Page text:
A Crime Lord Offered To Kill The Supplier Of Leah Betts' Ecstacy
Leah Betts died of an ecstasy overdose in November 1995. According to the autopsy, as well as taking the drug, she had drank approximately 12 pints of water which caused swelling on the brain, resulting in her going into intensive care before passing away.
She took the pill at her 18th birthday party, purchased at a nightclub in Basildon, Essex, and the case, at the time, was national news.
And now more revelations have come out regarding the systemic infiltration of senior crime lords in the Metropolitan Police Force after it has reportedly emerged that a crime lord offered to kill those responsible for selling the drug to a now-retired police officer, as reported by Tom Tom Pettifor at the Mirror.
The same policeman was also bugged as part of an operation three years later, though has never actually been charged of any wrongdoing.
Less than a month later, on December 7, 1995, dealers Tony Tucker, 38, Pat Tate, 37 and Craig Rolfe, 26 were all found dead on a track in their 4x4 in Essex.
Tony Tucker. Credit: PA
Craig Rolfe. Credit: PA
The three of them were controlling the supply of the drug to the Basildon nightclub where she purchased it, so it appears the crime lord made good on his or her promise.
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Only problem is he or she really shouldn't be allegedly working in cahoots with the police to bring about the murder of drug dealers.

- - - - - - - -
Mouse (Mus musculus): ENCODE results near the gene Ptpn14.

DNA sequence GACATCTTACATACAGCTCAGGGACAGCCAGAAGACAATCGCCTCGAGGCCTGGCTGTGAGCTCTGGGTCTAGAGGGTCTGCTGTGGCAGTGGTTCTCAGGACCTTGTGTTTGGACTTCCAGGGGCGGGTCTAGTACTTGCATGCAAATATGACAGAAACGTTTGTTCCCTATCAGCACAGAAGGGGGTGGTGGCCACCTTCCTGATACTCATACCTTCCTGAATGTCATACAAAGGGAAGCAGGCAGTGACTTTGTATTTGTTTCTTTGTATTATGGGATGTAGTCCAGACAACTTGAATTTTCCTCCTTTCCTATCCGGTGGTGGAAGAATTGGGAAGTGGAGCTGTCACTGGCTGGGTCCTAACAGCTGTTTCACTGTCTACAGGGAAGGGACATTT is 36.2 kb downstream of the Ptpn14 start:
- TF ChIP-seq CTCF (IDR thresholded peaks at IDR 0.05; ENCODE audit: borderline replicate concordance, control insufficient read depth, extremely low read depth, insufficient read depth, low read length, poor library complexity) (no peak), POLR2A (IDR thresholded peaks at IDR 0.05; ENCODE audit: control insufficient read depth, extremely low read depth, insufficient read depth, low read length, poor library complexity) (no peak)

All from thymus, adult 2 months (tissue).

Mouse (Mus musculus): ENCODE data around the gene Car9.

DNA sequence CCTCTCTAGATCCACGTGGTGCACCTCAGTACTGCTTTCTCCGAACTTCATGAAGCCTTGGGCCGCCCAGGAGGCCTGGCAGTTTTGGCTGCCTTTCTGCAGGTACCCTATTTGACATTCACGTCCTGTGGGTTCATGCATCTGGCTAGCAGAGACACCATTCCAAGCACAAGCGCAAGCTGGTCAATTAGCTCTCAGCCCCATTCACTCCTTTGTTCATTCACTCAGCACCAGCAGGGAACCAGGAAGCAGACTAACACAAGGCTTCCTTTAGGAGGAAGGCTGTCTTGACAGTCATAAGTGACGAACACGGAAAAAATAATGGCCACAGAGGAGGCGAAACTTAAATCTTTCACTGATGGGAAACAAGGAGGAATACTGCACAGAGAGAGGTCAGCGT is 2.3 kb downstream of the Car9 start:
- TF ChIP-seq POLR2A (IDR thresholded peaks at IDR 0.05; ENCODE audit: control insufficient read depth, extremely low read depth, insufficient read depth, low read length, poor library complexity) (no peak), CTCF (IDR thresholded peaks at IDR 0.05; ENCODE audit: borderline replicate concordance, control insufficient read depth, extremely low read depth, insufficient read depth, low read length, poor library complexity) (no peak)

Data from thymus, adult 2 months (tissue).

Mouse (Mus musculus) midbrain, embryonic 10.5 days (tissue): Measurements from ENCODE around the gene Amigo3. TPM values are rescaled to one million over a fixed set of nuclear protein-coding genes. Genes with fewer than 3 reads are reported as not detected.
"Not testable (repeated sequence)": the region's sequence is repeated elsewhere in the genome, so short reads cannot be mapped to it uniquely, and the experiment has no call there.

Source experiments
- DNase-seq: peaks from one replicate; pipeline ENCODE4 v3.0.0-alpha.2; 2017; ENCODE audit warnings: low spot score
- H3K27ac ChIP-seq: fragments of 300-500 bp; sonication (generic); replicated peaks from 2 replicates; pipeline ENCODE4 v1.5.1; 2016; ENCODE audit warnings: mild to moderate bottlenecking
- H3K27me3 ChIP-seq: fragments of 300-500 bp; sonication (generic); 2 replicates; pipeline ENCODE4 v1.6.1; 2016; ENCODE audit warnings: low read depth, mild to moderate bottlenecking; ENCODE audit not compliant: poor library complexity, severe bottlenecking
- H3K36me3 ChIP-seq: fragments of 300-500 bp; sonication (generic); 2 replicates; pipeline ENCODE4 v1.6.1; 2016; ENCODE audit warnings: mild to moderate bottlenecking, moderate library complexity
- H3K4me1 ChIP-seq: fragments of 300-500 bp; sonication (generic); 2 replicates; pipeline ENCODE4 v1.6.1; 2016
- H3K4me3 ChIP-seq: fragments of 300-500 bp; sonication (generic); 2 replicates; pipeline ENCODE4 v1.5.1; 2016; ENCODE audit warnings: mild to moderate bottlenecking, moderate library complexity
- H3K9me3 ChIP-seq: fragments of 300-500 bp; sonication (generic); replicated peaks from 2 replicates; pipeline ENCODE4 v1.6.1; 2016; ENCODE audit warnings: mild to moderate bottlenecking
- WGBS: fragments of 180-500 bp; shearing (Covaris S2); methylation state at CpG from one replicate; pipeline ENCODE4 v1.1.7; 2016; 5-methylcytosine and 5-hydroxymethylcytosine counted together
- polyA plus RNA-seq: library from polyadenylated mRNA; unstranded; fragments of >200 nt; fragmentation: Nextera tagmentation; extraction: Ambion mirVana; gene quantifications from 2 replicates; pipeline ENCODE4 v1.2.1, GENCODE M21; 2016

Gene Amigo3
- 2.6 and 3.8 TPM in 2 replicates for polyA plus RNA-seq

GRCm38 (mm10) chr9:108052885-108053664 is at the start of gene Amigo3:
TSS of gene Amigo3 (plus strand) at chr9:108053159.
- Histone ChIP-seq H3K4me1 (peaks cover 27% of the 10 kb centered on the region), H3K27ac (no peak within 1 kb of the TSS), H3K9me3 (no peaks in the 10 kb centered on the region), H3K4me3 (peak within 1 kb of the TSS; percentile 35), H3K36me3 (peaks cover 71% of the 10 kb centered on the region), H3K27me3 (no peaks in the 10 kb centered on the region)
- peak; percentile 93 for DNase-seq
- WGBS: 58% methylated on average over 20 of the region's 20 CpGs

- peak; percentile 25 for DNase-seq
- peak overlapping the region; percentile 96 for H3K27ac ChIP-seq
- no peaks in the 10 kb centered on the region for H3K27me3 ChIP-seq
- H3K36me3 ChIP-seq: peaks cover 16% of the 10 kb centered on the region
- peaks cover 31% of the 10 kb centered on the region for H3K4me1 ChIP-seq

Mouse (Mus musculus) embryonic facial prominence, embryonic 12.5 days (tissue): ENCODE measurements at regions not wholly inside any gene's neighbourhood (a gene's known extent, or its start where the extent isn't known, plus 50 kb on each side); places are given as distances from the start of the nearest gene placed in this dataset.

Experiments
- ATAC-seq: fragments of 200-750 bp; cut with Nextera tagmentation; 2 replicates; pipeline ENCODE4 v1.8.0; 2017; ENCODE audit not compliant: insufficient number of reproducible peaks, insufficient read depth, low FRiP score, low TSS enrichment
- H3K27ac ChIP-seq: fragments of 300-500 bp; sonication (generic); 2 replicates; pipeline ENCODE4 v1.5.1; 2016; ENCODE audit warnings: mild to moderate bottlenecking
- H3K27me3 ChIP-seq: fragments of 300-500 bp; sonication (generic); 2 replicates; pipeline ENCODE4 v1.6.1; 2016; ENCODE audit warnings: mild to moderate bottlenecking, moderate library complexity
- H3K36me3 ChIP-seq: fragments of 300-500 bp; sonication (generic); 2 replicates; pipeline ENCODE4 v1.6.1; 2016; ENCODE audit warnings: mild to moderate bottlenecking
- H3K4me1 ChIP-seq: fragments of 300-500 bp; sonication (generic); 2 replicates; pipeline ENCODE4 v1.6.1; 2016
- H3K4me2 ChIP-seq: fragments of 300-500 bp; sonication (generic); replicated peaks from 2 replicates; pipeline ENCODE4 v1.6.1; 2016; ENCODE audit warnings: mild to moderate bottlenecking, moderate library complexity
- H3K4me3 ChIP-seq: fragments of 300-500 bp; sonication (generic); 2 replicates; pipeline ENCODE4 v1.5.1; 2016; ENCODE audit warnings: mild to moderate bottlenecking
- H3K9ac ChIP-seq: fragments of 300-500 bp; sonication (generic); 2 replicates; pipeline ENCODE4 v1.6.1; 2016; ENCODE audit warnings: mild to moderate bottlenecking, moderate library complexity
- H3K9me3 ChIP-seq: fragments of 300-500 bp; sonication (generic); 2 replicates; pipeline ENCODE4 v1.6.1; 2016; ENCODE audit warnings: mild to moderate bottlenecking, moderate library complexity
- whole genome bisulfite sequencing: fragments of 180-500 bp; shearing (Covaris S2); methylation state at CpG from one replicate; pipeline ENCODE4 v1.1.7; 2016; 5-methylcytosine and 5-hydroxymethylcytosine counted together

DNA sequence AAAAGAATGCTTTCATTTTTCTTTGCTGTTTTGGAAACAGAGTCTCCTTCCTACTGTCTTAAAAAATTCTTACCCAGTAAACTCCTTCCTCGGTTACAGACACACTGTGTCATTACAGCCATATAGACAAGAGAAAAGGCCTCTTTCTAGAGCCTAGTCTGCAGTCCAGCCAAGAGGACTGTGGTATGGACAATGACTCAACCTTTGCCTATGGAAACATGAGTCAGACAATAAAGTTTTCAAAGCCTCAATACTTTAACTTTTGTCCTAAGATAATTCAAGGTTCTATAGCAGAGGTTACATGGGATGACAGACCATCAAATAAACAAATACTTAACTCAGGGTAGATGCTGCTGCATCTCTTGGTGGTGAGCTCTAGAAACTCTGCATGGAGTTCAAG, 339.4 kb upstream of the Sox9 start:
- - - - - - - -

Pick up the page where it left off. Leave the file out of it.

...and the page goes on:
In a tape recorded by Scotland Yard's Special Intelligence Section, part of the report states that the dealer spoke to a retired officer, with this being the premise:
"On 16th November 1995 [ex-officer named]... met [crime lord named] who offered the hand of friendship, by offering to take out the supplier of the drugs to Leah Betts, who died of an overdose."
On the same day Leah passed away, the crime lord told the policeman that they could "take out" those responsible.
This revelation has reportedly come out of a bigger investigation from Scotland Yard in a report named Operation Tiberius, which looked at how senior gang members were able to infiltrate the Metropolitan Police "at will."
Michael Steele, 74, and Jack Whomes, 55, were convicted of the murders of the three men but are claiming wrongful conviction.
Jack Whomes. Credit: PA
The pair of them were convicted in 1996 on evidence provided by fraud convict Darren Nicholls, who claims he was the driver of the getaway vehicle, though Billy Jasper had already claimed to be the driver, offered 5K to drive a hitman (note singular) to the murder scene. He was never charged of this.
A Scotland Yard spokesperson told the Mirror: "We are not prepared to discuss publicly the details of Operation Tiberius, produced in 2002. It is a secret document."
Featured Image Credit: PA